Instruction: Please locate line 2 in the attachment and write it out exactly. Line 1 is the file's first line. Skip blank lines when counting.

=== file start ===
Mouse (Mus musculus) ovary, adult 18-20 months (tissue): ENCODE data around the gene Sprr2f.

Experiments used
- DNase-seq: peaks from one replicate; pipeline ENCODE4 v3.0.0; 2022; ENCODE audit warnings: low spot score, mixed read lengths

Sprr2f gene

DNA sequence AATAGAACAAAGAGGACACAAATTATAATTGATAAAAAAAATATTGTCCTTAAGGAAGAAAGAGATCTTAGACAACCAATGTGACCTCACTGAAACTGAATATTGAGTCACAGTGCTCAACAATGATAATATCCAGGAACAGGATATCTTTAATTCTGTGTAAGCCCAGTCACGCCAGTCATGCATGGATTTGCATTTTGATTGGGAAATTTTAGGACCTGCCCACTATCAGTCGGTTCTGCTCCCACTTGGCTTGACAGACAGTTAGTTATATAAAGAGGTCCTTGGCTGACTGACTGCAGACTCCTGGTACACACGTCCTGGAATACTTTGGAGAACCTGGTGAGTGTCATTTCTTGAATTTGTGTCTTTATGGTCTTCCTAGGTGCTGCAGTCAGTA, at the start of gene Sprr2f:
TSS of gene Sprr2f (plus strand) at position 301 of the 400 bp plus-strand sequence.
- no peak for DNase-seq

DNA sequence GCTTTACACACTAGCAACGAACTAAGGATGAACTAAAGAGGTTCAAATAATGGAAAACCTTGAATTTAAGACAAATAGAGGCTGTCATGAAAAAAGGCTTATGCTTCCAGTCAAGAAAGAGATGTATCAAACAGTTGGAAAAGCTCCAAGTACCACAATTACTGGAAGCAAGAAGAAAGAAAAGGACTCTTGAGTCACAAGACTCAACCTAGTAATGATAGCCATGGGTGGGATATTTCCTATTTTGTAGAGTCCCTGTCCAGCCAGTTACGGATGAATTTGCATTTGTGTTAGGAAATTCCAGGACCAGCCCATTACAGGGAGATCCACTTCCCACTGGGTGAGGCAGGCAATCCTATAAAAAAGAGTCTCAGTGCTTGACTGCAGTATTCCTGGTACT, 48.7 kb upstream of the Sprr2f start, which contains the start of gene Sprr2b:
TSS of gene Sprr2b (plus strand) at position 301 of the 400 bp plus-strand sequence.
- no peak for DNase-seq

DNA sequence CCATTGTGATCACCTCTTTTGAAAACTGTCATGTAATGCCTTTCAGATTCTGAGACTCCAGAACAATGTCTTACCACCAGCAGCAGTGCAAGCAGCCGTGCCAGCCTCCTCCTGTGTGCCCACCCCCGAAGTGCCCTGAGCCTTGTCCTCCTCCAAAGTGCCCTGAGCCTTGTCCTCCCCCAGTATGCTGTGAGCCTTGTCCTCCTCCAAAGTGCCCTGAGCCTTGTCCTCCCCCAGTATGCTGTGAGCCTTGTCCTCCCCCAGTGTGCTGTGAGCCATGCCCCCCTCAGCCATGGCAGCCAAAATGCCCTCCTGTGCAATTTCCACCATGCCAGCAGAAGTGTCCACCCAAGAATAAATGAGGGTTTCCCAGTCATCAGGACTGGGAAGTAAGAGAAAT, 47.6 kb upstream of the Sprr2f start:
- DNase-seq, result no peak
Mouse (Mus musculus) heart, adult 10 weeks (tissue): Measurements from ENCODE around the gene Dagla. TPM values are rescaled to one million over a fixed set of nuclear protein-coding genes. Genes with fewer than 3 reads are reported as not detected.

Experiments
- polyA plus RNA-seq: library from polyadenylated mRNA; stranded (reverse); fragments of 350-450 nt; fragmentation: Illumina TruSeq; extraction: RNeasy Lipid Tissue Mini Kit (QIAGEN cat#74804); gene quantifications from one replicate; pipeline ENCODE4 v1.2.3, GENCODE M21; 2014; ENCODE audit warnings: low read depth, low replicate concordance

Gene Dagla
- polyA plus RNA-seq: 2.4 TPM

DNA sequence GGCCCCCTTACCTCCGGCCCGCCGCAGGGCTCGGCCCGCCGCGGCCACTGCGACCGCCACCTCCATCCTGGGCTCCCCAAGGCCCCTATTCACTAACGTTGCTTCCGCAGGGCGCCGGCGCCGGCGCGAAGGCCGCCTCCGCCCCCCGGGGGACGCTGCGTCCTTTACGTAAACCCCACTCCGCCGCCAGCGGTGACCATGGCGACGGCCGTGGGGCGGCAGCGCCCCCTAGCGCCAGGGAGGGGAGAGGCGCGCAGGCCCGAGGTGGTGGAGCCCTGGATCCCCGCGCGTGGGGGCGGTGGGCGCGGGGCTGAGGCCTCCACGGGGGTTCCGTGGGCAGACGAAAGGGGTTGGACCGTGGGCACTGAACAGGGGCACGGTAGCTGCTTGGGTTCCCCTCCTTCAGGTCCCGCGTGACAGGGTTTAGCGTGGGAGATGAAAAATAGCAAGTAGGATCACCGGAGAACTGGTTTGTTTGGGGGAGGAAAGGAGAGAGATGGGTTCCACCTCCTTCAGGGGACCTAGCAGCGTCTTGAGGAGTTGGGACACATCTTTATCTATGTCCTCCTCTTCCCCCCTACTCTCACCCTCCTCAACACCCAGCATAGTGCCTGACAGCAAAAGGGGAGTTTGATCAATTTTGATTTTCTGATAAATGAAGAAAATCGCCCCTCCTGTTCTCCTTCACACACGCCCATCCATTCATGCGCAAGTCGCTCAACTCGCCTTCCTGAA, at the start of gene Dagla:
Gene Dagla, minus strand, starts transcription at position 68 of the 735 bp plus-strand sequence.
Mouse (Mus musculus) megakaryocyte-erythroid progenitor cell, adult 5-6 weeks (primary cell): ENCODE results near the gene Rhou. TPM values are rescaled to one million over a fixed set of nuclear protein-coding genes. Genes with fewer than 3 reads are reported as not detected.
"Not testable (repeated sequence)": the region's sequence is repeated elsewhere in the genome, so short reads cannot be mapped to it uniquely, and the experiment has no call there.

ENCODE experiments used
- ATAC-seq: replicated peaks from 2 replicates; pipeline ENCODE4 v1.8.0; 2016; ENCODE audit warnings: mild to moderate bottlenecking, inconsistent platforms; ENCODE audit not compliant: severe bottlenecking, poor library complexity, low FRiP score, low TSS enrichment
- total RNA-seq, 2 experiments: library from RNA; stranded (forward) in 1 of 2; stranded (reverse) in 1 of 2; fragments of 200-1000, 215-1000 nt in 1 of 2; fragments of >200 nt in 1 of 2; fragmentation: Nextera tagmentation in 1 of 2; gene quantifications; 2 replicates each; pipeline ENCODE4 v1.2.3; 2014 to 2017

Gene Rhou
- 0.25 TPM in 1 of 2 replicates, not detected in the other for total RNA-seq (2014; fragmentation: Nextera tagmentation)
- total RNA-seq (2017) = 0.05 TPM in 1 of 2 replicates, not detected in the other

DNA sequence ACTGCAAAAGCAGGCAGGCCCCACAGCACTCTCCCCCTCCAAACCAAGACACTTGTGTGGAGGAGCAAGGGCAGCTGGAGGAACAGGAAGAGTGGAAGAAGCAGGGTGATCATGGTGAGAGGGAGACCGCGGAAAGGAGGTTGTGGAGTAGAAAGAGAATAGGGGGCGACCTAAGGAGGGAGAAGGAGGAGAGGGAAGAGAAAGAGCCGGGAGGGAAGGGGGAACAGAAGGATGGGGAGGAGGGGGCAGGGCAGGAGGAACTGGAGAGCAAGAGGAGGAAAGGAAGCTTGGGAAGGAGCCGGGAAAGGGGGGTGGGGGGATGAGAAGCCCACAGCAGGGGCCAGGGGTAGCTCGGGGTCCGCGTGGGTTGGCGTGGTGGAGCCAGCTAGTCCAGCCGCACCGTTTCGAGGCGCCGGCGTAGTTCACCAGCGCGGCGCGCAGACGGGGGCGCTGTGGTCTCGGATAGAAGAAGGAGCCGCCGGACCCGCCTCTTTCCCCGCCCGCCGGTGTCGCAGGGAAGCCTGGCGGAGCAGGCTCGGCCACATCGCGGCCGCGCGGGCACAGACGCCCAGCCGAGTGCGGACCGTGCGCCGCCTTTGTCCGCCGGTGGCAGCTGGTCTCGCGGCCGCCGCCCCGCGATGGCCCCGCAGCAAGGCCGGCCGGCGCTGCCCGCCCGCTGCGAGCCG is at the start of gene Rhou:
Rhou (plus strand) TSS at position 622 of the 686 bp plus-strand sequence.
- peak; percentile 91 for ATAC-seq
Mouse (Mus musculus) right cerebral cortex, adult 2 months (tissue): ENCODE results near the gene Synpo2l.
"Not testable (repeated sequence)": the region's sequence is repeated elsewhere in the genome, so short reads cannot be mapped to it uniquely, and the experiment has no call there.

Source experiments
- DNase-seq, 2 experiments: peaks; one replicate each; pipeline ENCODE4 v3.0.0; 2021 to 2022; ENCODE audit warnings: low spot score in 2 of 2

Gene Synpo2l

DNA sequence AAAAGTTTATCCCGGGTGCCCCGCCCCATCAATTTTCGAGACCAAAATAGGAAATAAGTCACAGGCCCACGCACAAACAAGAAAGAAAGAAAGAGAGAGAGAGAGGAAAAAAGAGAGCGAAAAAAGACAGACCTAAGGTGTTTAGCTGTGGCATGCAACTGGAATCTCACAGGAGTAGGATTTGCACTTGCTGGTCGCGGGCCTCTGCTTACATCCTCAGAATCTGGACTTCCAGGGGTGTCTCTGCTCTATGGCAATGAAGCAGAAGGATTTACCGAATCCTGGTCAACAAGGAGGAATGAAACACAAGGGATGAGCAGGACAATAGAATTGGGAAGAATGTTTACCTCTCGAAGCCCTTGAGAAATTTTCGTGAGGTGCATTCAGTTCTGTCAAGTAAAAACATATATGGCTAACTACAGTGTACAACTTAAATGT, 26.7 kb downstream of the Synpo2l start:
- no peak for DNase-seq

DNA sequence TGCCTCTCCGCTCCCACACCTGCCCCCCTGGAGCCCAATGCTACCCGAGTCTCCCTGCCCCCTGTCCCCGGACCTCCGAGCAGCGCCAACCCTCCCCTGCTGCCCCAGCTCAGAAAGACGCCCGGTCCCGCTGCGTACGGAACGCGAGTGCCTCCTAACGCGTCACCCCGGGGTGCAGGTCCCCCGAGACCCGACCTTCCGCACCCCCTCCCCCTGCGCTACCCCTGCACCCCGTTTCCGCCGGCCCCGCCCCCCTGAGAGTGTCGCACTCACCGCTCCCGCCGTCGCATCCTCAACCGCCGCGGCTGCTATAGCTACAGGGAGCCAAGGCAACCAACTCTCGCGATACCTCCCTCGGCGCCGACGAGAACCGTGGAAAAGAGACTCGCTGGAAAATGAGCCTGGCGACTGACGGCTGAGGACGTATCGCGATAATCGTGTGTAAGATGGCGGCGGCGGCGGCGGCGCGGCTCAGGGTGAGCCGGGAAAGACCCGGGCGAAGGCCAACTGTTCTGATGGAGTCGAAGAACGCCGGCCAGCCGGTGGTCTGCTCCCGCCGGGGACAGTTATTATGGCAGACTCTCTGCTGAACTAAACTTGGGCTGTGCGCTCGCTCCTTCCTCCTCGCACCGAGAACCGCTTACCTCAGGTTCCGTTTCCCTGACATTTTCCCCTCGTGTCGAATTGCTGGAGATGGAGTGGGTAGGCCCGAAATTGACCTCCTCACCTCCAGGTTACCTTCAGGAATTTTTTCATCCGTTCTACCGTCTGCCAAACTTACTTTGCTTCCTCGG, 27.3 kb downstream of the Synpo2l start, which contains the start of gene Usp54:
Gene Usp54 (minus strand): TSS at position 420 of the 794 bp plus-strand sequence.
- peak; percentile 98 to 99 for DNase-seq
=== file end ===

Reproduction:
Experiments used